Now for killing processes. In order to kill processes I must first obtain the process handle using OpenProcess with terminate access then I can call TerminateProcess the following code handles this

/// Kills a process with the provided process ID
/// # Arguments
/// * `pid` - The process ID
unsafe fn kill_process(pid: u32) -> Result<(), Error> {
    info!("Killing process with PID {}", pid);

    // Open the process handle with intent to terminate
    let handle = OpenProcess(PROCESS_TERMINATE, 0, pid);
    if (&handle as *const isize).is_null() {
        return Err(std::io::Error::new(
            format!("Failed to obtain handle to process: {}", pid),

    let result = TerminateProcess(handle, 0);
    if result == 0 {
        let error = GetLastError();
        return Err(std::io::Error::new(
            format!("Failed to terminate process {}: {:#x}", pid, error),


Program function

Now that I have all the functions required to implement the functionality I can create the function that the program uses to kill by port. The function name and arguments are the same across all the platform implementations. This function finds all the PIDs for the different protocols and address families and collects them into a list of pids which it then iterates over and kills each of the processes

/// Attempts to kill processes listening on the specified `port`.
/// Returns a `Result` with `true` if any processes were killed, `false` if no
/// processes were found listening on the port, and an `Error` if the operation
/// failed or the platform is unsupported.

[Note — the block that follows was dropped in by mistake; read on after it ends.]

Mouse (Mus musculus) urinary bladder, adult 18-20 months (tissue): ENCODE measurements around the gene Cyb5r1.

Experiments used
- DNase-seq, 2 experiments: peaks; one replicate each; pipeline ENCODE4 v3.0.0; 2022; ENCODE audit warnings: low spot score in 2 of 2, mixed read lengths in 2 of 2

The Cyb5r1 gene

/// # Arguments
/// * `port` - A u16 value representing the port number.
pub fn kill_processes_by_port(port: u16, _: KillPortSignalOptions) -> Result<bool, Error> {
    let mut pids = Vec::new();

    unsafe { get_process_tcp_v4(port, &mut pids)? }
    unsafe { get_process_tcp_v6(port, &mut pids)? }
    unsafe { get_process_udp_v4(port, &mut pids)? }
    unsafe { get_process_udp_v6(port, &mut pids)? }

    let mut killed = false;

    for pid in pids {
        debug!("Found process with PID {}", pid);
        unsafe { kill_process(pid)? }
        killed = true;


All that was left is to add the new module and function into the main program

#[cfg(target_os = "windows")]
mod windows;

#[cfg(target_os = "windows")]
use windows::kill_processes_by_port;

And with this the implementation was complete and working

What I learned

Through working on this project I learned how to allocate heap memory manually in Rust, How to interface with the Windows API, How to navigate the Windows API documentation, how to work with unsafe Rust and dealing with pointers.